- Muscular weakness, respiratory depression (slowed breathing), chest pain, or cardiac arrhythmias (irregular heartbeat)
- Confusion, seizures, dyskinesias (uncontrolled, involuntary muscle movement), dystonias (involuntary muscle contractions), or coma
On one of my particularly bad trips, I punched the bathroom mirror. To be honest, I think I was just trying to feel something. So many times growing up with my parents arguing, I felt out of control. I blamed myself. I convinced myself that I was the reason they were arguing. Punching that mirror was punching all those feelings of shame I felt. The problem is, punching only helped for a minute, and the pain remained.
When you aren’t high, things tend to be sequential and orderly. For example, if you want to make a frozen pizza, you unwrap the plastic wrap off the pizza, preheat the oven, put the pizza in when preheated, and pull out the pizza when it’s done. Same task while high, you’ll be lucky if you don’t wake up hours later with a plasticy pizza that nearly sets your apartment on fire. At least that was the case for me.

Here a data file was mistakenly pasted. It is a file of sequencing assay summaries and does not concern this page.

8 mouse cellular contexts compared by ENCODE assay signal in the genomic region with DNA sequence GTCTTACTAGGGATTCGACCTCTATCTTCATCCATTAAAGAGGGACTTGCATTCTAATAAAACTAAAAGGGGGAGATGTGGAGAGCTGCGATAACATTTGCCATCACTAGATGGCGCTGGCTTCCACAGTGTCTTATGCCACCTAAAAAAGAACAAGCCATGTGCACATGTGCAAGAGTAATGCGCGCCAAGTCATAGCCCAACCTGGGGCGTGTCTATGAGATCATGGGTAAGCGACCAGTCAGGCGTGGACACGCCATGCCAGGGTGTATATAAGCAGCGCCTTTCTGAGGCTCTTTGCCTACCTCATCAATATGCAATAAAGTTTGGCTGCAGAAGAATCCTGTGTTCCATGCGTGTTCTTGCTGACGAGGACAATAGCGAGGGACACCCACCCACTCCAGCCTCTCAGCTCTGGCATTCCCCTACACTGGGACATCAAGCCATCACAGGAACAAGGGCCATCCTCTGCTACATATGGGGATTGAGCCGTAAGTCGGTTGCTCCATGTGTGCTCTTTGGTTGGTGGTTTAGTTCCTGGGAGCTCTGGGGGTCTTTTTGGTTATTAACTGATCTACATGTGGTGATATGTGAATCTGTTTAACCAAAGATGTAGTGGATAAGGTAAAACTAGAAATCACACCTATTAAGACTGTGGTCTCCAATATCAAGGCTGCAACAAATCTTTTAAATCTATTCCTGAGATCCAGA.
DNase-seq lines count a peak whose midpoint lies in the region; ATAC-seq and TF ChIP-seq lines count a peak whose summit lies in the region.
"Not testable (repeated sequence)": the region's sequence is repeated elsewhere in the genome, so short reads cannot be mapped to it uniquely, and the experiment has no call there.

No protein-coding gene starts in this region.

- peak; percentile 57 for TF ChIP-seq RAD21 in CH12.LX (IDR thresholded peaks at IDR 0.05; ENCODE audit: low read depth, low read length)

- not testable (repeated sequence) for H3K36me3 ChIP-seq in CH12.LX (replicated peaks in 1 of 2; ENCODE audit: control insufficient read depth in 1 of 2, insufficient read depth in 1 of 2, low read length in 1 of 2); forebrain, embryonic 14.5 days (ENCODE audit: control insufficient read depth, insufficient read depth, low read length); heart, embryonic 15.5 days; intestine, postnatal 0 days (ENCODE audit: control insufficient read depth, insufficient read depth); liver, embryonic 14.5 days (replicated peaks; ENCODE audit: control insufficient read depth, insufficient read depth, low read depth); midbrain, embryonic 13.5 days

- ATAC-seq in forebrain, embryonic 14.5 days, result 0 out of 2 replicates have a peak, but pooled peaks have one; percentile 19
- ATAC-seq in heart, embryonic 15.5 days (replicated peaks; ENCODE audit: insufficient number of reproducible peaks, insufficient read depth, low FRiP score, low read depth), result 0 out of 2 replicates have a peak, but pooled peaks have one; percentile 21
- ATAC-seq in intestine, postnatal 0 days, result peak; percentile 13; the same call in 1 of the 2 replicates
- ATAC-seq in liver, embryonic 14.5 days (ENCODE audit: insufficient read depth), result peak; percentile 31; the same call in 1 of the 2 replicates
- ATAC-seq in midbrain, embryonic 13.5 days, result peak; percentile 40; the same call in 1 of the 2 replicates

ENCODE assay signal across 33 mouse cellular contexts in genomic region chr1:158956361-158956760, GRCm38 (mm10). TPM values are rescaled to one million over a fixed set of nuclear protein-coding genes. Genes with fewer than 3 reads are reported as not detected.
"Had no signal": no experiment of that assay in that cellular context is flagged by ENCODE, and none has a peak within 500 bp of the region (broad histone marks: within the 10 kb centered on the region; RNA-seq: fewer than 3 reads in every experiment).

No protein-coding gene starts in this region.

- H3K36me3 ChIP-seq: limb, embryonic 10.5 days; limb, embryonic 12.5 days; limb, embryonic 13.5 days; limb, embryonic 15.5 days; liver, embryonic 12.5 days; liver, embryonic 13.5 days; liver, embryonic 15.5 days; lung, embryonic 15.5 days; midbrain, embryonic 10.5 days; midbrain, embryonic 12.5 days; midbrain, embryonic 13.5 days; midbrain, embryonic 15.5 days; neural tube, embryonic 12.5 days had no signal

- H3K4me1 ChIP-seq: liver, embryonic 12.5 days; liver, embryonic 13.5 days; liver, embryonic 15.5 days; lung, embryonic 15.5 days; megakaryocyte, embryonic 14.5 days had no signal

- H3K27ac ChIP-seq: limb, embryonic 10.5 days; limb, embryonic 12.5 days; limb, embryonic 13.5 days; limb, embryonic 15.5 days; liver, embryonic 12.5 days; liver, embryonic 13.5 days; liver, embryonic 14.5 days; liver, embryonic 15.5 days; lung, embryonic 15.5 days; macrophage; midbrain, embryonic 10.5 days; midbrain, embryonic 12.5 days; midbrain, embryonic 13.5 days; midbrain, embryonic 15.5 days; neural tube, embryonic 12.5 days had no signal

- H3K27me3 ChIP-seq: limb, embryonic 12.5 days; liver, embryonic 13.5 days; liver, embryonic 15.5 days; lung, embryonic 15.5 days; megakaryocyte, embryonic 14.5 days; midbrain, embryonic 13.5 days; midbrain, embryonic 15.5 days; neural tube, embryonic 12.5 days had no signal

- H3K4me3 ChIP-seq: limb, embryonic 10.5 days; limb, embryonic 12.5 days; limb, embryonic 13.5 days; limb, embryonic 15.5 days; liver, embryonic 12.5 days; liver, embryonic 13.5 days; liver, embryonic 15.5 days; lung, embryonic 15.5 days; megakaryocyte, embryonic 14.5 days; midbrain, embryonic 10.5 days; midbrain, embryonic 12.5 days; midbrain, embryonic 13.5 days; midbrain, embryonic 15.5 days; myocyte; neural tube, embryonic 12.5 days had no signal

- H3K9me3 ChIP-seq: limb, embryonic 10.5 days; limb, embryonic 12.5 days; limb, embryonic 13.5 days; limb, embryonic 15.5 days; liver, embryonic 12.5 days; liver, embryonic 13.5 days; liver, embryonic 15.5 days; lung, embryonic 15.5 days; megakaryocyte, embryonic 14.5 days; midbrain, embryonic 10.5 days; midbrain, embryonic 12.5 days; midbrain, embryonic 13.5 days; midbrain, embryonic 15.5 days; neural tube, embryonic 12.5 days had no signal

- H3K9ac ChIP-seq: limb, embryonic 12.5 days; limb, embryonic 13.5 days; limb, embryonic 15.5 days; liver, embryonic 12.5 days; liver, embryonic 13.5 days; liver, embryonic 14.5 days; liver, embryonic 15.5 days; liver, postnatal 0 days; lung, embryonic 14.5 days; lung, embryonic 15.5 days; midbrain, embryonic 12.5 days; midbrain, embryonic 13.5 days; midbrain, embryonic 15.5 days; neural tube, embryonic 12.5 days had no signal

Behavioral Changes Related to Cocaine Addiction
People that take stimulants such as cocaine can experience an instant feeling of well-being, confidence, and euphoria (great happiness). Those with long-term stimulant or cocaine use also show dramatic behavioral changes rapidly that include the following:
- Chaotic (disorderly) behavior
- Social isolation
- Aggressive behavior
- Sexual dysfunction
Emotional Changes Related to Cocaine Addiction
“Did you hear that?” my thoughts ask when I’m high. “It’s getting closer … ” I quickly scan the room back and forth, back and forth. If I wasn’t high, I would understand that those noises are simply my upstairs neighbors’ footsteps walking around like they always do in the evening hours. In my high state, I think the cops are finally coming to take me away to jail for using cocaine. I am truly terrified to the point of sweating and shaking.